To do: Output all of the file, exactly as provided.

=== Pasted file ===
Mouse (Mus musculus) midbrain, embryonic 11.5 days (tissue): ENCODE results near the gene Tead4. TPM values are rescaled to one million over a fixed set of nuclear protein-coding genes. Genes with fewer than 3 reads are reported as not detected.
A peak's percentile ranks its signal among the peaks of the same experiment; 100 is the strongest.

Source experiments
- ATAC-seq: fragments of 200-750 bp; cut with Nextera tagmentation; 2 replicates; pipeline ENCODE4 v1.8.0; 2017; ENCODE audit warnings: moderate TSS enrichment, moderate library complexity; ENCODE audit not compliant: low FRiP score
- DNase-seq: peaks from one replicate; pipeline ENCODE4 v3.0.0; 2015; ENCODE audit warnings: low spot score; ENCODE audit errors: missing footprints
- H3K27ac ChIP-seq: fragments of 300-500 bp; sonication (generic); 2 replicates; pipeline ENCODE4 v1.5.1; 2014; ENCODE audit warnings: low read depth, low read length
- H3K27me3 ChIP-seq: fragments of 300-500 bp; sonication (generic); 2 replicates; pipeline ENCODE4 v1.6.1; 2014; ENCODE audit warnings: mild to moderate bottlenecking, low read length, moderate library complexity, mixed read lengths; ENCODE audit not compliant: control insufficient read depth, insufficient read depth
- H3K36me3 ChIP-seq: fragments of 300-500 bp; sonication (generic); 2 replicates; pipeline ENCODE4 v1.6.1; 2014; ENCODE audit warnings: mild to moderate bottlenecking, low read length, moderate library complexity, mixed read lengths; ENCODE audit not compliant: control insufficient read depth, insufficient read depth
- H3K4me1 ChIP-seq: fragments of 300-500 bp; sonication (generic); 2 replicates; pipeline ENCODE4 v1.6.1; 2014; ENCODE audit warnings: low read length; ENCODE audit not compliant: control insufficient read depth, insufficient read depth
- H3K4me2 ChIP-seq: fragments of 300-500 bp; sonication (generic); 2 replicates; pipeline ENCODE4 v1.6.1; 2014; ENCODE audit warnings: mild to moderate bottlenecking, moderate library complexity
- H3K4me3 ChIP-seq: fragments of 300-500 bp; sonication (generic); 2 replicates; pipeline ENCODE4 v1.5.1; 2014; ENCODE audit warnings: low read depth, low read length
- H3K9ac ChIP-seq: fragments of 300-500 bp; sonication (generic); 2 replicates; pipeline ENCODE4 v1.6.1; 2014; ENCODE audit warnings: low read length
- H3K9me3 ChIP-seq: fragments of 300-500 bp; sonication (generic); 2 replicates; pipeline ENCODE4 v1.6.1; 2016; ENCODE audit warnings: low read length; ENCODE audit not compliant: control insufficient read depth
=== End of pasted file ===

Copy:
Mouse (Mus musculus) midbrain, embryonic 11.5 days (tissue): ENCODE results near the gene Tead4. TPM values are rescaled to one million over a fixed set of nuclear protein-coding genes. Genes with fewer than 3 reads are reported as not detected.
A peak's percentile ranks its signal among the peaks of the same experiment; 100 is the strongest.

Source experiments
- ATAC-seq: fragments of 200-750 bp; cut with Nextera tagmentation; 2 replicates; pipeline ENCODE4 v1.8.0; 2017; ENCODE audit warnings: moderate TSS enrichment, moderate library complexity; ENCODE audit not compliant: low FRiP score
- DNase-seq: peaks from one replicate; pipeline ENCODE4 v3.0.0; 2015; ENCODE audit warnings: low spot score; ENCODE audit errors: missing footprints
- H3K27ac ChIP-seq: fragments of 300-500 bp; sonication (generic); 2 replicates; pipeline ENCODE4 v1.5.1; 2014; ENCODE audit warnings: low read depth, low read length
- H3K27me3 ChIP-seq: fragments of 300-500 bp; sonication (generic); 2 replicates; pipeline ENCODE4 v1.6.1; 2014; ENCODE audit warnings: mild to moderate bottlenecking, low read length, moderate library complexity, mixed read lengths; ENCODE audit not compliant: control insufficient read depth, insufficient read depth
- H3K36me3 ChIP-seq: fragments of 300-500 bp; sonication (generic); 2 replicates; pipeline ENCODE4 v1.6.1; 2014; ENCODE audit warnings: mild to moderate bottlenecking, low read length, moderate library complexity, mixed read lengths; ENCODE audit not compliant: control insufficient read depth, insufficient read depth
- H3K4me1 ChIP-seq: fragments of 300-500 bp; sonication (generic); 2 replicates; pipeline ENCODE4 v1.6.1; 2014; ENCODE audit warnings: low read length; ENCODE audit not compliant: control insufficient read depth, insufficient read depth
- H3K4me2 ChIP-seq: fragments of 300-500 bp; sonication (generic); 2 replicates; pipeline ENCODE4 v1.6.1; 2014; ENCODE audit warnings: mild to moderate bottlenecking, moderate library complexity
- H3K4me3 ChIP-seq: fragments of 300-500 bp; sonication (generic); 2 replicates; pipeline ENCODE4 v1.5.1; 2014; ENCODE audit warnings: low read depth, low read length
- H3K9ac ChIP-seq: fragments of 300-500 bp; sonication (generic); 2 replicates; pipeline ENCODE4 v1.6.1; 2014; ENCODE audit warnings: low read length
- H3K9me3 ChIP-seq: fragments of 300-500 bp; sonication (generic); 2 replicates; pipeline ENCODE4 v1.6.1; 2016; ENCODE audit warnings: low read length; ENCODE audit not compliant: control insufficient read depth